Cycling in Hungary
Get on your bike and enjoy the sun, but be aware of traffic rules
Winter is finally gone and now is the time to start enjoying the warm weather and outdoor pursuits. For cycling enthusiasts, the season has just started. Riding a bicycle for many is not just a means of transportation, but rather a way of life, of good exercise and a chance to enjoy the urban or rural environment. A bicycle will not only take you to wherever you want to go, but it will transport you past the morning jam and keep you fit whilst doing so.
If you live in Hungary and love cycling, there is a range of options for beginners and enthusiasts alike. It is estimated that Hungary has more than 2,000 kilometres of roads on which cycling is allowed, including both recreational tour routes and commute-busting cycle paths. Before taking a bike tour in Hungary, make sure you have a map specifically designed for use by cyclists. The Hungary Cycling Association aims to help bikers by publishing maps showing all the major cycling roads.
Before getting on your bike, make sure you are aware of cycling traffic rules in Hungary. We have prepared an overview of those rules to help you have an enjoyable, safe Hungarian cycling experience:
- As a rule, no cycling is allowed on sidewalks by those older than 12. Also, cycling on motorways and roads for motorized vehicles is not allowed. Cycling is allowed on bike roads, open bike roads and bike lanes. Some of the bike roads can also be used by other vehicles but only when parking or turning. You can also ride your bicycle in the bus lane or walkway, but only if there is a sign allowing you to do so.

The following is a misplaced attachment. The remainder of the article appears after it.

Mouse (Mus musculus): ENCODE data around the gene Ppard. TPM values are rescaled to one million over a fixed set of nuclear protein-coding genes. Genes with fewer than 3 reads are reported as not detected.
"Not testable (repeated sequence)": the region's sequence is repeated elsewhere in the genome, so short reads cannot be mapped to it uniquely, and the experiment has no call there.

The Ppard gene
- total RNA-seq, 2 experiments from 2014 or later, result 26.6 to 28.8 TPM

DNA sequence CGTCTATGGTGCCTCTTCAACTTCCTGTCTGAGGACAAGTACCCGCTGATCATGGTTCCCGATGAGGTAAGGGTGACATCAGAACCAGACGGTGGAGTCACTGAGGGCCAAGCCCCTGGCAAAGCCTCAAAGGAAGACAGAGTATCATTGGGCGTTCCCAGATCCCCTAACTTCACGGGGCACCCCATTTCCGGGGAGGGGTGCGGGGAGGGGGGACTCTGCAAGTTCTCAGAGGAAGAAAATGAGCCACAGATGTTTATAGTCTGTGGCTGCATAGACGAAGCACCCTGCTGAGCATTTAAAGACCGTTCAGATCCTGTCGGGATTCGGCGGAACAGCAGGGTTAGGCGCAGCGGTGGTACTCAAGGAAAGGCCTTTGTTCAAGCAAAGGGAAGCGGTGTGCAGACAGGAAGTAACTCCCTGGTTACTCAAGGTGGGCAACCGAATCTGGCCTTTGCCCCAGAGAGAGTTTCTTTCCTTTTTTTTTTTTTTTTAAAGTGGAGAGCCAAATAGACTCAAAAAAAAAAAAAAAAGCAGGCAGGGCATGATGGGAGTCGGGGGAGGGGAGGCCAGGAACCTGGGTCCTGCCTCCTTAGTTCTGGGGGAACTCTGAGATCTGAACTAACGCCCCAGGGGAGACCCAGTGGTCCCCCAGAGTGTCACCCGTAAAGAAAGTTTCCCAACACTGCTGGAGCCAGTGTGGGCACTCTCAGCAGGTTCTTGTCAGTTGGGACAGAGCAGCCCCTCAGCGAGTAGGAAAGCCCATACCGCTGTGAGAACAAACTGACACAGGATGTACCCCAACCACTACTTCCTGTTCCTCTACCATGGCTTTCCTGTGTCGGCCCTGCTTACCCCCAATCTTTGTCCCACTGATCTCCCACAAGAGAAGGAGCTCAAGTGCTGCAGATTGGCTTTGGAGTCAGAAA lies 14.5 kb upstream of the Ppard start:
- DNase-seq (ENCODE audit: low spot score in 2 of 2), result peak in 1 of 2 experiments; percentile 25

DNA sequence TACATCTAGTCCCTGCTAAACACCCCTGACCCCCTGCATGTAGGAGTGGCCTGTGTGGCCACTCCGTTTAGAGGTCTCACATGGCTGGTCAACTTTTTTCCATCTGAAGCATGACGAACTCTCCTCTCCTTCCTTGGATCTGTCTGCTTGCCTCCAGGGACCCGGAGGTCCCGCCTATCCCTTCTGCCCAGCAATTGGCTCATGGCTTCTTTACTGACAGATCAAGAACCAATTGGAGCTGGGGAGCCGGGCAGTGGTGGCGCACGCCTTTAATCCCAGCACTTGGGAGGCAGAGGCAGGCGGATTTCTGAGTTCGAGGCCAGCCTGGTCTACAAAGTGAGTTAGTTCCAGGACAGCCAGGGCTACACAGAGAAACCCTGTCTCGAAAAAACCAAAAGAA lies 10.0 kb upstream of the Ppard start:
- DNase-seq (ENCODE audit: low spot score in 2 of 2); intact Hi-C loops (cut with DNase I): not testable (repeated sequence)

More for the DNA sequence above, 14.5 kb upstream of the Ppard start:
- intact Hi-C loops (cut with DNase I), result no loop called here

- The speed limit for cyclists outside of populated areas is 50 km/h if you are wearing a helmet and 40km/h for those without a helmet. In cities or any other inhabited area, you can cycle up to the speed limit of 30km/h on marked bike roads and 20 km/h if you share a walkway with pedestrians.
- Cyclists are allowed to overtake cars, just be sure you can squeeze between them. Also, remember that in Hungary you should always give priority to those approaching from the right, unless otherwise signalized by traffic police, traffic sign or traffic light.
- In some one-way streets, there are signs allowing cycling in the opposite direction. Even with the sign, be very cautious of other vehicles.
Budapest has around 170 kilometers of cycling pathways, including tour routes, cycling lanes and side streets where cycling is allowed. City authorities plan to increase the length of cycling pathways to 300 kilometers by 2015.
If you wish to explore Budapest on a bike, the best place to start is on Margaret Island with its long and wide paths for cyclists. Also, the bike lane along Nagytétényi út will take you all the way up to Nagytétényi Castle. Or you can cycle up in the Buda Hills, using the Cogwheel Railway to save you the worst of the uphill parts.
Most towns and villages in Hungary have good cycling paths within their environs, so there is a range of choice for great cycling experience this season.
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